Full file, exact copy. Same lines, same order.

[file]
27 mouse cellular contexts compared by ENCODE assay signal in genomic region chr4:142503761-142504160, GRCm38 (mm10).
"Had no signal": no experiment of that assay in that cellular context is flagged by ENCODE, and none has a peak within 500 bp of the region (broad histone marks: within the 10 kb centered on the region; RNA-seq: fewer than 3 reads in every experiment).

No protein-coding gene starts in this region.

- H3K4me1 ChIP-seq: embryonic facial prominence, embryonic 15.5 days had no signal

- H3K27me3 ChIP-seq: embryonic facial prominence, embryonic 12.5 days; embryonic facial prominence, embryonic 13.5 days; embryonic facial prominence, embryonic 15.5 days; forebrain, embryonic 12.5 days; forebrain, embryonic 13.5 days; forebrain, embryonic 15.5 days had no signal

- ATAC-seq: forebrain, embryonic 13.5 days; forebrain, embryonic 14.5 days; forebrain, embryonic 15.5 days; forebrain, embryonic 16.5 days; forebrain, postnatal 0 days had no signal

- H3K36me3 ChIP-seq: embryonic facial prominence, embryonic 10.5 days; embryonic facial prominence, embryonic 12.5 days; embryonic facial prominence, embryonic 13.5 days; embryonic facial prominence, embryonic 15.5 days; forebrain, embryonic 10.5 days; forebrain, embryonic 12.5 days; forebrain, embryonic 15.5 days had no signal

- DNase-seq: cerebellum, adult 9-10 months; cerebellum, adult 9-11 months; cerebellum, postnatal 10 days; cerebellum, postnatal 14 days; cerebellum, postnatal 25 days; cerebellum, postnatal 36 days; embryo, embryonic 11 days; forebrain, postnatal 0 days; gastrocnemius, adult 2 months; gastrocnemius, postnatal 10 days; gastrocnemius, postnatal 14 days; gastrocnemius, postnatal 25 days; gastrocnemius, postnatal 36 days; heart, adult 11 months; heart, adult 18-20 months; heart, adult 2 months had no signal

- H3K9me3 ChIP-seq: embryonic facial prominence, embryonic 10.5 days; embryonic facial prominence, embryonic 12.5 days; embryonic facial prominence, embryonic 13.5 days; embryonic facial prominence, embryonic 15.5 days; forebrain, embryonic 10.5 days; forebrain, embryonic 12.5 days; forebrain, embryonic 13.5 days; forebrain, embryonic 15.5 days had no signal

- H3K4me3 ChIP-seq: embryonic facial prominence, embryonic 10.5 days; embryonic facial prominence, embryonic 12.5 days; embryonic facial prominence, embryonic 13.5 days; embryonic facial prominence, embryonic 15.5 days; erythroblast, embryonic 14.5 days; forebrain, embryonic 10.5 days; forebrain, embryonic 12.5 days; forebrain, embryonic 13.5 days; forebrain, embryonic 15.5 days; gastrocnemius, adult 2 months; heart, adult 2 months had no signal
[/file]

27 mouse cellular contexts compared by ENCODE assay signal in genomic region chr4:142503761-142504160, GRCm38 (mm10).
"Had no signal": no experiment of that assay in that cellular context is flagged by ENCODE, and none has a peak within 500 bp of the region (broad histone marks: within the 10 kb centered on the region; RNA-seq: fewer than 3 reads in every experiment).

No protein-coding gene starts in this region.

- H3K4me1 ChIP-seq: embryonic facial prominence, embryonic 15.5 days had no signal

- H3K27me3 ChIP-seq: embryonic facial prominence, embryonic 12.5 days; embryonic facial prominence, embryonic 13.5 days; embryonic facial prominence, embryonic 15.5 days; forebrain, embryonic 12.5 days; forebrain, embryonic 13.5 days; forebrain, embryonic 15.5 days had no signal

- ATAC-seq: forebrain, embryonic 13.5 days; forebrain, embryonic 14.5 days; forebrain, embryonic 15.5 days; forebrain, embryonic 16.5 days; forebrain, postnatal 0 days had no signal

- H3K36me3 ChIP-seq: embryonic facial prominence, embryonic 10.5 days; embryonic facial prominence, embryonic 12.5 days; embryonic facial prominence, embryonic 13.5 days; embryonic facial prominence, embryonic 15.5 days; forebrain, embryonic 10.5 days; forebrain, embryonic 12.5 days; forebrain, embryonic 15.5 days had no signal

- DNase-seq: cerebellum, adult 9-10 months; cerebellum, adult 9-11 months; cerebellum, postnatal 10 days; cerebellum, postnatal 14 days; cerebellum, postnatal 25 days; cerebellum, postnatal 36 days; embryo, embryonic 11 days; forebrain, postnatal 0 days; gastrocnemius, adult 2 months; gastrocnemius, postnatal 10 days; gastrocnemius, postnatal 14 days; gastrocnemius, postnatal 25 days; gastrocnemius, postnatal 36 days; heart, adult 11 months; heart, adult 18-20 months; heart, adult 2 months had no signal

- H3K9me3 ChIP-seq: embryonic facial prominence, embryonic 10.5 days; embryonic facial prominence, embryonic 12.5 days; embryonic facial prominence, embryonic 13.5 days; embryonic facial prominence, embryonic 15.5 days; forebrain, embryonic 10.5 days; forebrain, embryonic 12.5 days; forebrain, embryonic 13.5 days; forebrain, embryonic 15.5 days had no signal

- H3K4me3 ChIP-seq: embryonic facial prominence, embryonic 10.5 days; embryonic facial prominence, embryonic 12.5 days; embryonic facial prominence, embryonic 13.5 days; embryonic facial prominence, embryonic 15.5 days; erythroblast, embryonic 14.5 days; forebrain, embryonic 10.5 days; forebrain, embryonic 12.5 days; forebrain, embryonic 13.5 days; forebrain, embryonic 15.5 days; gastrocnemius, adult 2 months; heart, adult 2 months had no signal